Slurs Are Directives

Philosophers' Imprint 19:1-28 (2019)
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Abstract

Recent work on the semantics and pragmatics of slurs has explored a variety of ways of explaining their potential to derogate, with the most popular family of approaches appealing to either: (i), the doxastic or evaluative attitudes or commitments expressed by — or (ii), the propositions concerning such attitudes or commitments semantically or pragmatically communicated by — the speakers who use them. I begin by arguing that no such speaker-oriented approach can be correct. I then propose an alternative treatment of slurs, according to which they are semantically associated with both descriptive and directive content. On the view I defend, when speakers use slurs, they simultaneously propose to add an at-issue proposition to the conversational common ground and issue a not-at-issue directive to their interlocutors to adopt a derogatory perspective toward members of the targeted group. This proposal both avoids the problems faced by other accounts and opens up a novel way of thinking about the phenomenon of appropriation.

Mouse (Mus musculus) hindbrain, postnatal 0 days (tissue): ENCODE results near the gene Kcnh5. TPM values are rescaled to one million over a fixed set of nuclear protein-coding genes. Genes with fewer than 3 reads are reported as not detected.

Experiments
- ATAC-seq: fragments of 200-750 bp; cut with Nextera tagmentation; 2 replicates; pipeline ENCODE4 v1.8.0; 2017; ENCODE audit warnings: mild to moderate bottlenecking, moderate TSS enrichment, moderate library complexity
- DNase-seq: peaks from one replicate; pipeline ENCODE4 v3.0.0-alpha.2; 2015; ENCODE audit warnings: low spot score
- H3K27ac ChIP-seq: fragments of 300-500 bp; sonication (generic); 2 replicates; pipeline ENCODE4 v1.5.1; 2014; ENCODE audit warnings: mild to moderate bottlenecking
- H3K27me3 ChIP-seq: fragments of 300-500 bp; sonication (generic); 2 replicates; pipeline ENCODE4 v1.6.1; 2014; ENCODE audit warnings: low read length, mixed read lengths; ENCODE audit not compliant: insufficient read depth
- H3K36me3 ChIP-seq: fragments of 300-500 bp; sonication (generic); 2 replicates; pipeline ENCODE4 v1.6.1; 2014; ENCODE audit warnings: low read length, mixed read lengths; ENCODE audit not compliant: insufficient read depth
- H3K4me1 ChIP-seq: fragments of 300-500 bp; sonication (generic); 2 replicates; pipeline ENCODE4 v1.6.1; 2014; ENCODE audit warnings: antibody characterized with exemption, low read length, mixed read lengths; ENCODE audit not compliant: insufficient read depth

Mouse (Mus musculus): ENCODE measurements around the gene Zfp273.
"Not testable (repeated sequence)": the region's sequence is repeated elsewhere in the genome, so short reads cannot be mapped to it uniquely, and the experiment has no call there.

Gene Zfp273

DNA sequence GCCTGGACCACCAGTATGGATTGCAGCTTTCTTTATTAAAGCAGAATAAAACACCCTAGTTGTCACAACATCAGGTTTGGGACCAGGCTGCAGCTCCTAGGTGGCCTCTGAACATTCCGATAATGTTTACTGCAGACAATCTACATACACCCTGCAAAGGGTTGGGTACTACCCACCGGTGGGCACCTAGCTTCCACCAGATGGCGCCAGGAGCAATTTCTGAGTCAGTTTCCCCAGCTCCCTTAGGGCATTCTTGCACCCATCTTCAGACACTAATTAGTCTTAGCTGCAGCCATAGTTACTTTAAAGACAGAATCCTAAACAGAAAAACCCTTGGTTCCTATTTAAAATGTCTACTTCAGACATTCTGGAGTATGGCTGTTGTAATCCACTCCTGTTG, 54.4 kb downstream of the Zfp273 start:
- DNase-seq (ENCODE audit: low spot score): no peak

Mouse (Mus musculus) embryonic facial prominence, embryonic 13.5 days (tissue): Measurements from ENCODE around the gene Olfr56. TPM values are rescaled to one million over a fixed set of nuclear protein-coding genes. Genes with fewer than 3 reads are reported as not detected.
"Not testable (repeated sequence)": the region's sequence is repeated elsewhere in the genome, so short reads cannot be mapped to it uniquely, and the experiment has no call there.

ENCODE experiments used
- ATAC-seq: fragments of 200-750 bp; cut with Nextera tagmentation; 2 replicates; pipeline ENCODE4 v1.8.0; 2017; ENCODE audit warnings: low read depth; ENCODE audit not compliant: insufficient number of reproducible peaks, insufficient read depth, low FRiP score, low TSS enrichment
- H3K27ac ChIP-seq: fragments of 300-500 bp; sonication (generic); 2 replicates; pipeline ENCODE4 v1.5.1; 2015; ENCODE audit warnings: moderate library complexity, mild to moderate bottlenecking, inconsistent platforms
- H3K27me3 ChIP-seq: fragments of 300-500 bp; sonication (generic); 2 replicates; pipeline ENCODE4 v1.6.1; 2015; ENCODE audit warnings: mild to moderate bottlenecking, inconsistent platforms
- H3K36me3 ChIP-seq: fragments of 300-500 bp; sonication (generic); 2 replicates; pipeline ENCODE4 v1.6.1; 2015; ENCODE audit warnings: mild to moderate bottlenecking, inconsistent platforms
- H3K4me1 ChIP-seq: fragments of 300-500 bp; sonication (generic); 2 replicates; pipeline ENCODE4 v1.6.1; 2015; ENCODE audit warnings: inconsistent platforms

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Cameron Domenico Kirk-Giannini
Rutgers University - Newark

Citations of this work

Reviving the Performative Hypothesis?Peter van Elswyk - 2021 - Thought: A Journal of Philosophy 10 (4):240-248.
Hate Speech.Luvell Anderson & Michael Randall Barnes - 2022 - Stanford Encyclopedia of Philosophy.
Peyorativos de Grupo Y Discurso de Odio.Nicolás Lo Guercio - 2021 - Kriterion: Journal of Philosophy 62 (150):747-776.

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